Overwhelming post-splenectomy infection

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An overwhelming post-splenectomy infection (OPSI) is a rare but rapidly fatal infection occurring in individuals following removal of the spleen. The infections are typically characterized by either meningitis or sepsis, and are caused by encapsulated organisms including Streptococcus pneumoniae.[1]

The risk of OPSI is 0.23–0.42 percent per year, with a lifetime risk of 5 percent.[2] Most infections occur in the first few years following splenectomy, but the risk of OPSI is lifelong.[1][3] OPSI is nearly uniformly fatal without treatment, and modern treatment has decreased the mortality to approximately 40–70 percent.[1][4] Individuals with OPSI are most commonly treated with antibiotics and supportive care.[2] Measures to prevent OPSI include vaccination and prophylactic antibiotics.[2][5][6]


The spleen contains many macrophages (part of the reticuloendothelial system), which are immune cells that phagocytose (eat) and destroy bacteria. In particular, these macrophages are activated when bacteria are bound by IgG antibodies (IgG1 or IgG3) or the complement component C3b. These types of antibodies and complement are immune substances called opsonizers, molecules that bind to the surface of bacteria to facilitate phagocytosis.

When the spleen is no longer present (asplenia), IgG and C3b are still bound to bacteria, but they cannot be removed from the blood circulation due to the loss of the splenic macrophages. Hence the bacteria are free to cause infection.

Patients without spleens often need immunizations against pathogens that normally require opsonization and phagocytosis by macrophages in the spleen. These include common human pathogens with bacterial capsules (Streptococcus pneumoniae, Salmonella typhi, Neisseria meningitidis, E. coli, Hemophilus influenzae, Streptococcus agalactiae, Klebsiella pneumoniae). Capsules made of polysaccharides (sugars) permit bacteria to evade phagocytosis by macrophages alone, since only proteins are directly recognized by macrophages in phagocytosis. So humoral immunity in forms of IgG and complement proteins is the human immune system's response against bacterial capsules.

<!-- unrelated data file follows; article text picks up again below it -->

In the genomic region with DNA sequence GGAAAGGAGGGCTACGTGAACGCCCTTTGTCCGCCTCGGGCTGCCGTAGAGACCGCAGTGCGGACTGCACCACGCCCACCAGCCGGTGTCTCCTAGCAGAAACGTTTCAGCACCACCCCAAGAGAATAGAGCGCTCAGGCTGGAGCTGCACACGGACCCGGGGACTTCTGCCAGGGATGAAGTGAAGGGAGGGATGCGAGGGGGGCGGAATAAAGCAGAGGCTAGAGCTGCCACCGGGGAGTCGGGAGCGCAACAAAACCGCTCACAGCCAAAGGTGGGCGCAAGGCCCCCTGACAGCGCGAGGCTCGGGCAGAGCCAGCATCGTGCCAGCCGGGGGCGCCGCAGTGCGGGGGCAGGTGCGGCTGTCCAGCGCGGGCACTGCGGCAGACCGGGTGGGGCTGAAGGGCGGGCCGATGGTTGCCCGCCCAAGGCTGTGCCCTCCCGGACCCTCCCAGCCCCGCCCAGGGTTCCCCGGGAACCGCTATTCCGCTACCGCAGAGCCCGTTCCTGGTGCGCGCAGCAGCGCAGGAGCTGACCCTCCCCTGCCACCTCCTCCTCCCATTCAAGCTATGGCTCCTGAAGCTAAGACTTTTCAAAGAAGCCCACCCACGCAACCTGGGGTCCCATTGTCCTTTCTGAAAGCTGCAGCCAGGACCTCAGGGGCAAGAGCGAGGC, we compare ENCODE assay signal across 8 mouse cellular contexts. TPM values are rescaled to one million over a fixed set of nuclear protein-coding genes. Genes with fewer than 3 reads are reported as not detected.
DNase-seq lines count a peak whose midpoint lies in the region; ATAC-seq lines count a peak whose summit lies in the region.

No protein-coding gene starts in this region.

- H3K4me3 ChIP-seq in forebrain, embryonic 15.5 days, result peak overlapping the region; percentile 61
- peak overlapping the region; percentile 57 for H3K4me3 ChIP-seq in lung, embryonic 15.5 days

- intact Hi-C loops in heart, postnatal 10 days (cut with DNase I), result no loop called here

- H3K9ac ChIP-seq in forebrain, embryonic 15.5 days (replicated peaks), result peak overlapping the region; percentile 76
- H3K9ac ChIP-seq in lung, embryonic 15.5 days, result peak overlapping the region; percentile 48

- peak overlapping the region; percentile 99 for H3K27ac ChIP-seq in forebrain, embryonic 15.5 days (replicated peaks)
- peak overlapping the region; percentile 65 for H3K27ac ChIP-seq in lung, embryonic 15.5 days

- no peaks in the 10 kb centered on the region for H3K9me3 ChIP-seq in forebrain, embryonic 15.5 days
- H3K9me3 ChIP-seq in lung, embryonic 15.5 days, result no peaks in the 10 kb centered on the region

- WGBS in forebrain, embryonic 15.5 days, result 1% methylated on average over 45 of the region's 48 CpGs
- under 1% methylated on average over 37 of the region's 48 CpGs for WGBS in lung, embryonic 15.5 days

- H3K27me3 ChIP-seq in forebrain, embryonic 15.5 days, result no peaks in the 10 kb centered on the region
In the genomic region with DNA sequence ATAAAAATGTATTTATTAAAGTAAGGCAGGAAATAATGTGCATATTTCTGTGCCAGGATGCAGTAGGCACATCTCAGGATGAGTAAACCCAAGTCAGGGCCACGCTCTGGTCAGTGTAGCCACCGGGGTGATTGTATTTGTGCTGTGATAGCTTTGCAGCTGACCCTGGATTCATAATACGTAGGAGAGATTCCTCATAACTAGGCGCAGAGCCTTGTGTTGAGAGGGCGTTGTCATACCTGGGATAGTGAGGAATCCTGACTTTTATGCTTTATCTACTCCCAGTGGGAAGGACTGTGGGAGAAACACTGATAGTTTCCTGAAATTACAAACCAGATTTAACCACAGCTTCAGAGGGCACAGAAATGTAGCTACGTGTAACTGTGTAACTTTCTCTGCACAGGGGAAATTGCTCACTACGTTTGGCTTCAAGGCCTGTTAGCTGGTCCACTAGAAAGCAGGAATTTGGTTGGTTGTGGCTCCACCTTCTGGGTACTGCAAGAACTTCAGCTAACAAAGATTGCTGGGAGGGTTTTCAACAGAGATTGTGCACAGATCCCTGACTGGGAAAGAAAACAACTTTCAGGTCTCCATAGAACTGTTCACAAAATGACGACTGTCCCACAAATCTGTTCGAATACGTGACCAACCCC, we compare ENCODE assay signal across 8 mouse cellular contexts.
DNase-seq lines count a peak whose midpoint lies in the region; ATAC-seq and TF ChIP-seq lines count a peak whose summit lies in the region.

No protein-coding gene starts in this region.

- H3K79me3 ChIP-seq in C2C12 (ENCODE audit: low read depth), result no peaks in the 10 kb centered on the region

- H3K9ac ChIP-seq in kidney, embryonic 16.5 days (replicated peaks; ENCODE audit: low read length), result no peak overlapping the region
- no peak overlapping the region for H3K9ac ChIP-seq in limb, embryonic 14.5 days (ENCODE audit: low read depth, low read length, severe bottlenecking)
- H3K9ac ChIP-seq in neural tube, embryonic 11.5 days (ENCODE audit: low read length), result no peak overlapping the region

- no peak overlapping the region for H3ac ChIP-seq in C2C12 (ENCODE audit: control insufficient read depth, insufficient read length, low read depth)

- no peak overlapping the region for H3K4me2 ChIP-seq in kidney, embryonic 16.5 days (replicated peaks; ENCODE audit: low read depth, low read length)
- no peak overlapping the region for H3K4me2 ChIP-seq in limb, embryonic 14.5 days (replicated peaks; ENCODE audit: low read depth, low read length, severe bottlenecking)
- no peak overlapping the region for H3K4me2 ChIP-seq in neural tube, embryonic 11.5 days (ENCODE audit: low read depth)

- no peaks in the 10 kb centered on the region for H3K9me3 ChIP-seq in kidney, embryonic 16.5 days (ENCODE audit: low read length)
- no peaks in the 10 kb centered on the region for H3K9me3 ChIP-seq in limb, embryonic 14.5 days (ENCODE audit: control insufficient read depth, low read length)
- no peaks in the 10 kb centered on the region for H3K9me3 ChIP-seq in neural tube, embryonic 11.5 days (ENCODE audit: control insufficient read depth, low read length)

1. ^ a b c Waghorn DJ (March 2001). "Overwhelming infection in asplenic patients: current best practice preventive measures are not being followed". Journal of Clinical Pathology. 54 (3): 214–8. doi:10.1136/jcp.54.3.214. PMC 1731383Freely accessible. PMID 11253134. 
  2. ^ a b c Davidson RN, Wall RA (December 2001). "Prevention and management of infections in patients without a spleen". Clinical Microbiology and Infection. 7 (12): 657–60. doi:10.1046/j.1198-743x.2001.00355.x. PMID 11843905. 
  3. ^ Cullingford GL, Watkins DN, Watts AD, Mallon DF (June 1991). "Severe late postsplenectomy infection". The British Journal of Surgery. 78 (6): 716–21. doi:10.1002/bjs.1800780626. PMID 2070242. 
  4. ^ Schwartz PE, Sterioff S, Mucha P, Melton LJ, Offord KP (November 1982). "Postsplenectomy sepsis and mortality in adults". Journal of the American Medical Association. 248 (18): 2279–83. doi:10.1001/jama.248.18.2279. PMID 7131680. 
  5. ^ "Guidelines for the prevention and treatment of infection in patients with an absent or dysfunctional spleen. Working Party of the British Committee for Standards in Haematology Clinical Haematology Task Force". BMJ. 312 (7028): 430–4. 1996. doi:10.1136/bmj.312.7028.430. PMC 2350106Freely accessible. PMID 8601117. 
  6. ^ Davies JM, et al. (2001-06-02). "The prevention and treatment of infection in patients with an absent or dysfunctional spleen - British Committee for Standards in Haematology Guideline up-date". BMJ. 312 (7028): 430–4. doi:10.1136/bmj.312.7028.430. PMC 2350106Freely accessible. PMID 8601117.